Everyone is tired of the election - literally

It is now 7  p.m. in Chicago, and the polls have closed on one of the most divisive and closely fought presidential elections.

And we're all just very tired of the election. Literally.

As these folks show.

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  • True, but I think these folks are just tired.

    Just think about the assaults when one of these people droop over about 6 longitudinal seats on a 5000, apparently coming to the Red Line fairly soon.

  • I'm baffled.

  • You don't know tired until you've worked from 5 a.m. to 9 p.m. as an election judge in a polling place.

  • In reply to CCWriter:

    CC, were you a judge? If you were, thank you. I've been a poll watcher, so I know how hard that job is. And we need more competent judges as I'm sure you are.

  • In reply to Kevin O’Neil:

    Yes, I was, thank you. From yesterday's experience, I can tell you that we definitely need more competent judges! I will say the experts from the Board of Elections were a great help, and we got it done. But administering voting at the precinct level is a complicated process, and some changes in precinct boundaries that caught people unawares (despite the mailings they got) caused more complications.

  • In reply to CCWriter:

    You are lucky that, apparently due to the new voting machines, it was only 9 p.m.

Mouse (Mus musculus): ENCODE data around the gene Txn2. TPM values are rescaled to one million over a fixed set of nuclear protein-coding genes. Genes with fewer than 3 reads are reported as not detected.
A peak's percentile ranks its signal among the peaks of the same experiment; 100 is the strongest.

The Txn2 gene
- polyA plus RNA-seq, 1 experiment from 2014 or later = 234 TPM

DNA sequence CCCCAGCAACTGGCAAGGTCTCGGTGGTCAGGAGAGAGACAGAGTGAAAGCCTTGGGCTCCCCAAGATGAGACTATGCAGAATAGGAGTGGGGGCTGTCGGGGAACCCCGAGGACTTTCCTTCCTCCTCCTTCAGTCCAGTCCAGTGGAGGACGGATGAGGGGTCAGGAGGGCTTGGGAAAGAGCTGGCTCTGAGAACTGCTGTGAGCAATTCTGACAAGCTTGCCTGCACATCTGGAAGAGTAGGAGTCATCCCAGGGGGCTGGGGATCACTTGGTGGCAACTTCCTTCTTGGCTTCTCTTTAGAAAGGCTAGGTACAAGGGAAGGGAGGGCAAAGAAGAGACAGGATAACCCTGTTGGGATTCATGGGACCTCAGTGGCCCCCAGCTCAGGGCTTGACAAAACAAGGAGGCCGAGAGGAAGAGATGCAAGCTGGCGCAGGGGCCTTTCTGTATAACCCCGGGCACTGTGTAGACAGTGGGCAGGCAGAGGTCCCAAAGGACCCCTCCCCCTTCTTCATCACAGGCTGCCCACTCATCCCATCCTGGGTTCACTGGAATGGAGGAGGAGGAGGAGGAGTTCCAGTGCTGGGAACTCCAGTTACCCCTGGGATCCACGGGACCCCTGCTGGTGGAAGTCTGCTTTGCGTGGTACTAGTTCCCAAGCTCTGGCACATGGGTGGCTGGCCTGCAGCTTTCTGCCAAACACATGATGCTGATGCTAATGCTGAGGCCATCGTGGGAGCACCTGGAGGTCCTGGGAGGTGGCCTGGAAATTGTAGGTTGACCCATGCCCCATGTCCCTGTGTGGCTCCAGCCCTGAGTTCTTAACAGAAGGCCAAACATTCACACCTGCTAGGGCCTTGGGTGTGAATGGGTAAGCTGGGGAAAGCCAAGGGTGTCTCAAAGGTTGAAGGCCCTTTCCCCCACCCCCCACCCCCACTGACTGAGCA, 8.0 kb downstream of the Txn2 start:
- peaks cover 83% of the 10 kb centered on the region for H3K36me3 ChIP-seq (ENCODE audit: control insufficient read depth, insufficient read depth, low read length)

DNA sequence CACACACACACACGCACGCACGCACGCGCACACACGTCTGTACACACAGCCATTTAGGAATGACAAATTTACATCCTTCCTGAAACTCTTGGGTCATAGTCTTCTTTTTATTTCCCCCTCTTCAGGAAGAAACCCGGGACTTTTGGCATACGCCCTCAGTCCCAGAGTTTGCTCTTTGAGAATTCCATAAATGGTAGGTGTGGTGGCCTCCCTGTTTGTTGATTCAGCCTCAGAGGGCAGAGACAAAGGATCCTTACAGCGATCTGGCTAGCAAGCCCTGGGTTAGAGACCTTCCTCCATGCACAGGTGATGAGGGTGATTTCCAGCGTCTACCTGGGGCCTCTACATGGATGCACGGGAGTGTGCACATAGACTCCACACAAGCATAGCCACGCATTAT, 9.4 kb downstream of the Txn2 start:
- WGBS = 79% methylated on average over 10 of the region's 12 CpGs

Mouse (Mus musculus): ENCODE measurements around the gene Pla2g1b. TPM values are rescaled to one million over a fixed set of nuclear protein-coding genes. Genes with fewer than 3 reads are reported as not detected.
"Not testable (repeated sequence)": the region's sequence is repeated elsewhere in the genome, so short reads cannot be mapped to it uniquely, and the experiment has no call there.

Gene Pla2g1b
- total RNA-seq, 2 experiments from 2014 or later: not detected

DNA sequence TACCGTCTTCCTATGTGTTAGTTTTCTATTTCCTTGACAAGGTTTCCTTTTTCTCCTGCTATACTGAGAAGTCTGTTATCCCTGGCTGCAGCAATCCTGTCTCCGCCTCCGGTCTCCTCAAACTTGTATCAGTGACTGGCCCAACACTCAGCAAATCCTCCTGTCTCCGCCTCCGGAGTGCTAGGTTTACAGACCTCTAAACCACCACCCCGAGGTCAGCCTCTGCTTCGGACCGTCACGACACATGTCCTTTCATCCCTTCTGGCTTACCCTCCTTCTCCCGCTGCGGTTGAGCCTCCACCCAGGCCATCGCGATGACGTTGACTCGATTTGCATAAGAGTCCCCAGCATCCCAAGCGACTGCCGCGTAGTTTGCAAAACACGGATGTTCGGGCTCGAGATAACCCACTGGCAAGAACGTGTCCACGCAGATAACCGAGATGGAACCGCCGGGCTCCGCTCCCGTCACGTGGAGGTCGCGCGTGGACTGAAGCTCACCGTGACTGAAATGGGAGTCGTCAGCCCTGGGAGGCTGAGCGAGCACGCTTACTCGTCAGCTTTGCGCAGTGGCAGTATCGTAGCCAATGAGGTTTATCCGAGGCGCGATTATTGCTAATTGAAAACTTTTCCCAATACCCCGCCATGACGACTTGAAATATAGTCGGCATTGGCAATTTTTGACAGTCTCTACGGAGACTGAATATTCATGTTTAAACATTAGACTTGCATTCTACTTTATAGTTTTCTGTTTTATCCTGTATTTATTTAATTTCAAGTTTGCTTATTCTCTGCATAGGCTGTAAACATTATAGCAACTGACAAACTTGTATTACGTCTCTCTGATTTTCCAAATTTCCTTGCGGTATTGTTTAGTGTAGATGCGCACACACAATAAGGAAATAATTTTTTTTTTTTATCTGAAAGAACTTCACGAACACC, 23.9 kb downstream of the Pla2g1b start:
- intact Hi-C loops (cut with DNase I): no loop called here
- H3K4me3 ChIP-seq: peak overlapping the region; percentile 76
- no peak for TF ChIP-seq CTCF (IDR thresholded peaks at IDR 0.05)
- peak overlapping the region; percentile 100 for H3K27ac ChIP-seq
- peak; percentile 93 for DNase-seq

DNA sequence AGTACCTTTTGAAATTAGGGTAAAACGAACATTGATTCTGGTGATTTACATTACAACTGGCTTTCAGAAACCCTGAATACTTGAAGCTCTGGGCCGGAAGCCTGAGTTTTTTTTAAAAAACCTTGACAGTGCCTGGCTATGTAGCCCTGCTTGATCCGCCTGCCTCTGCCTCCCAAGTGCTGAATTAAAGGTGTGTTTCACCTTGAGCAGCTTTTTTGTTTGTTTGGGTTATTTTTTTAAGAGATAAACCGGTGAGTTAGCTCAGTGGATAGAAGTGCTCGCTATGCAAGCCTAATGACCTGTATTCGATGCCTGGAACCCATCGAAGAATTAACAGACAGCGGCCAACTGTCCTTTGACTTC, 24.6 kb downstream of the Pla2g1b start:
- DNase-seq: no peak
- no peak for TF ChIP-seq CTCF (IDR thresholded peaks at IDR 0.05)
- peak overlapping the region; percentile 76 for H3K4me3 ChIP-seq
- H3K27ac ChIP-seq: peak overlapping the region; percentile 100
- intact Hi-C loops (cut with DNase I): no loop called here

I once worked as an election judge when the judicial retention ballot was on paper, and, of course, in Hyde Park, where most of the ballots were split. That took until 4 a.m. But I lost my clout and would never do that again.

    There were also arguments at 5 minutes before closing that someone's name wasn't in the poll book, and no provisional ballots or the like then. So, the combination sure made one's day in those days. Maybe there were some positive results from Florida 2000 and the Help America Vote Act.

  • In reply to jack:

    The provisional ballots help prevent arguments, but it's extra work and red tape. Also there are inconsistencies in the instructions for what to do if someone has moved. Result is that people who can't be bothered re-registering get special treatment.

  • I've been a judge. It's a long day. They really ought to make two shifts out of it.

  • In reply to Cheryl:

    I have mixed feelings about that. It's a huge learning curve. And as it is they have trouble recruiting people. Maybe people would be more inclined to volunteer for half a day, but would they do it for half a day's pay? I guess anybody can handle it for one day.

  • I remember being so tired by the end of it the last time I did it I haven't a clue if we did anything correctly. I'm sure someone had to sort out our precinct after everything was turned in, and we couldn't be the only one.

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